McGeehan, Colie and Eastwood. The opinion of the court was delivered by Eastwood, J.A.D.
[5 NJSuper Page 249] Defendant appeals from judgment in favor of plaintiff, Marie Danker, for $500 and her husband, Fred Danker, for $390. The action was instituted to recover damages occasioned by eating a cruller, prepared and sold by defendant, containing a foreign substance.
Defendant contends that the court erred in refusing to dismiss on the grounds that (1) "there was insufficient proof of the cause of plaintiff's injury;" (2) that the plaintiff failed to prove causal connection between the defendant's negligence and plaintiff's injury so as to fail in their proof of proximate cause and (3) there was insufficient proof of negligence.
The well-settled rule is that those who engage in the business of preparing, baking and furnishing food for consumption by others are required to use reasonable care with respect to its fitness and may be held liable in damages, if, by reason of their negligence, unwholesome products, containing a foreign substance or deleterious matter, are sold and persons are made ill thereby. 11 R.C.L. 1118; Tomlinson v. Armour & Co. , 75 N.J.L. 748 (E. & A. 1908); DeGroat v. Ward Baking Co. , 102 N.J.L. 188 (E. & A. 1925); McAteer v. Sheffield Farms Co. , 9 N.J. Misc. 33 (Sup. Ct. 1930); Oelschlaeger v. Hahne & Co. , 2 N.J. 490, 66 A.2d 861 (Sup. Ct. 1949).
To obtain a clear picture of the situation before the trial court and jury, an elaboration of the facts is essential. At approximately 4:30 P.M., on February 9, 1948, plaintiffs' daughter-in-law purchased some crullers from defendant; they were taken immediately to plaintiffs' home, removed from the bag in which they had been placed at the time of purchase and placed upon a dish on the dinner table by plaintiffs' daughter-in-law, without anyone else having touched them. While eating one of the crullers, plaintiff, Marie Danker, felt a sharp pain in her throat. She went into the bathroom in an unsuccessful attempt to bring up the object which had caused the pain. Her husband then took her that night to the hospital where she was given a gargle and, upon the recommendation of the hospital doctor, went the next day to consult Dr. John D. Makin, an eye, ear, nose and throat specialist. Dr. Makin examined her throat by use of a mirror "similar to a periscope" and testified that he observed an abrasion or scratch on the right side of her pharynx, but did not discern a foreign body. Dr. Makin examined Mrs. Danker on February 15th and 27th, stating that on both of these occasions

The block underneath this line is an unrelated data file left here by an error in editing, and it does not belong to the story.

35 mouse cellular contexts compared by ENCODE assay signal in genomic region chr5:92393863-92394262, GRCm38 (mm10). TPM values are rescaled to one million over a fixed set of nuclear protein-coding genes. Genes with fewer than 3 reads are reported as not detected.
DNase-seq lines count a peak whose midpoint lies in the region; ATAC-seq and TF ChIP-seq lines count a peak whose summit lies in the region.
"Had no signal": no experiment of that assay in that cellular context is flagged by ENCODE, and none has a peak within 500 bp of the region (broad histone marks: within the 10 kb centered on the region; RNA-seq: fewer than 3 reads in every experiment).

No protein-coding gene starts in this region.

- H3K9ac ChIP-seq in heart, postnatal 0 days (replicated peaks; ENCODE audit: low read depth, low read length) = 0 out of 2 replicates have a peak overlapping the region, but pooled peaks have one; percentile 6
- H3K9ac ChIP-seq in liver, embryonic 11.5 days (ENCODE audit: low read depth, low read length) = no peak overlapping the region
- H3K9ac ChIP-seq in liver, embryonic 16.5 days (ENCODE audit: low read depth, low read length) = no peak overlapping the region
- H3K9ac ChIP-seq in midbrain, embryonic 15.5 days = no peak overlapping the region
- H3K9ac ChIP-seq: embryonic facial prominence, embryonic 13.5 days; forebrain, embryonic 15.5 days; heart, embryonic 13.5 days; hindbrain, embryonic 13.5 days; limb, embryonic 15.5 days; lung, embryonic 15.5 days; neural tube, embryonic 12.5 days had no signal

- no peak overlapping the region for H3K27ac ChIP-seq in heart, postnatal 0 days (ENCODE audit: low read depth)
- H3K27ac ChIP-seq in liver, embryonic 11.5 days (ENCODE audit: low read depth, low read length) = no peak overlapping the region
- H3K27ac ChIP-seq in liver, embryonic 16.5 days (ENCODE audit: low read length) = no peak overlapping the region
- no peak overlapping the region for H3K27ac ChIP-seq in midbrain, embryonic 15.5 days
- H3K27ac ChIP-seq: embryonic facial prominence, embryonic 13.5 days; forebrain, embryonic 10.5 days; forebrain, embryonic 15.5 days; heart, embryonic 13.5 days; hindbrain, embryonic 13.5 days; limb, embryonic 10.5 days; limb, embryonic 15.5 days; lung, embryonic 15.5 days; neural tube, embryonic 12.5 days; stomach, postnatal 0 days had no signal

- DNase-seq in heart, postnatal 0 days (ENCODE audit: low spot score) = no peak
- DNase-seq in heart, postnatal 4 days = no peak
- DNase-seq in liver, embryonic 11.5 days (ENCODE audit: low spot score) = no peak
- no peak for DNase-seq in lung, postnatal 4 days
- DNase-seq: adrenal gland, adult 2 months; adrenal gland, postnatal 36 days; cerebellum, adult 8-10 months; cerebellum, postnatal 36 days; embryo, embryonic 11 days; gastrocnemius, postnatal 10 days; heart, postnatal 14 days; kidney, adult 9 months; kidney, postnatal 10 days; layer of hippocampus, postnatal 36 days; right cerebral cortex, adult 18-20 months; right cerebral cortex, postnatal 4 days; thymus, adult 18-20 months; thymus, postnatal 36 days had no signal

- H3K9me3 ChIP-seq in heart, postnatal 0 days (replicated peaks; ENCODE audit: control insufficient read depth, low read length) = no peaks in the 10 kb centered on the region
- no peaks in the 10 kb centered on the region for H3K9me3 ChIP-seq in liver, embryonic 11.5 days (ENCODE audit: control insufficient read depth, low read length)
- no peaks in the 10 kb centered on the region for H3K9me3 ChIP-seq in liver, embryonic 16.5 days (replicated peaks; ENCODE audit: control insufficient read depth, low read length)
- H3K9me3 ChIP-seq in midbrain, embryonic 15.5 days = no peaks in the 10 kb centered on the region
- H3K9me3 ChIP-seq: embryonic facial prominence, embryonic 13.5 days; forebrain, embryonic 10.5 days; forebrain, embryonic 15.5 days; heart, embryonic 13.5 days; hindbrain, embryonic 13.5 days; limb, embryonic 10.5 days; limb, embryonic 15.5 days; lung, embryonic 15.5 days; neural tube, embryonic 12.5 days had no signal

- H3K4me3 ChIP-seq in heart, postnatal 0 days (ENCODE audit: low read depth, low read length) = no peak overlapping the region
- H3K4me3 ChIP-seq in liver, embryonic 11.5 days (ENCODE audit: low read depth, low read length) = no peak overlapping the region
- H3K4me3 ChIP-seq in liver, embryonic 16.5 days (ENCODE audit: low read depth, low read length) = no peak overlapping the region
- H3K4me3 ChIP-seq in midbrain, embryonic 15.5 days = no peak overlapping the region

"she had considerable swelling of the right wall of her pharynx." On February 28, 1948, Mrs. Danker started coughing, gagged when she attempted to use a gargle to relieve her throat, and a small splinter covered with "pus" came out of her throat. The piece of wood was offered and received in evidence.
Between the date of eating the cruller and the coughing up of the splinter, Mrs. Danker suffered from a swelling in the pharynx, had a sharp pain in her throat whenever she swallowed, the pain disturbed her sleep, her face was pale and yellow and her throat ached constantly, and was compelled to subsist on a liquid diet. Dr. Makin testified that it was his opinion that the piece of wood that came out of Mrs. Danker's throat was the cause of the conditions from which Mrs. Danker suffered.
Defendant contends, that, for plaintiffs to recover, where the alleged negligent act charged against defendant is supported only by circumstantial evidence, plaintiffs must show not a possibility only, but a probability that the injury resulted from the defendant's negligence, citing Woschenko v. C. Schmidt & Sons , 2 N.J. 269 (Sup. Ct. 1949); Oelschlaeger v. Hahne & Co., supra. The test as to whether plaintiffs have borne the burden of establishing a prima facie case of negligence against the defendant is aptly stated by Mr. Justice Trenchard in McKittrick v. Dugan Brothers of N.J., Inc. , 119 N.J.L. 605 (Sup. Ct. 1938), wherein he states at p. 607:
"While in such an action as this a plaintiff must prove circumstances which render it probable, and not merely possible, that the defendant was at fault, he is not required to exclude beyond doubt the inference that the damage was due to a cause for which the defendant was not responsible. All that is required is that the circumstances should be so strong that a jury might properly, on grounds of probability, rather than of certainty, exclude the inference favorable to the defendant. The test is probability rather than certainty."
Defendant contends that plaintiffs, by their proofs, failed to meet this test and the court, therefore, erred in denying defendant's motion for a dismissal. "Now it is a well settled rule that in passing upon motions to nonsuit and for the
direction of a verdict the court cannot weigh the evidence but must take as true all evidence which supports the view of the party against whom the motions are made and must give him the benefit of all legitimate inferences which are to be drawn therefrom in his favor." McKittrick v. Dugan Brothers of N.J., Inc., supra. As will appear from the factual recital hereinabove, the evidence establishes an uninterrupted chain of events, commencing with the circumstances surrounding the incident of the eating of the cruller by Mrs. Danker and continuing to the time of the expulsion of the splinter from her throat. Plaintiffs thus satisfied the burden which the law imposed upon them by proving such facts and circumstances from which it could be reasonably inferred that the splinter was in the cruller when it was purchased from ...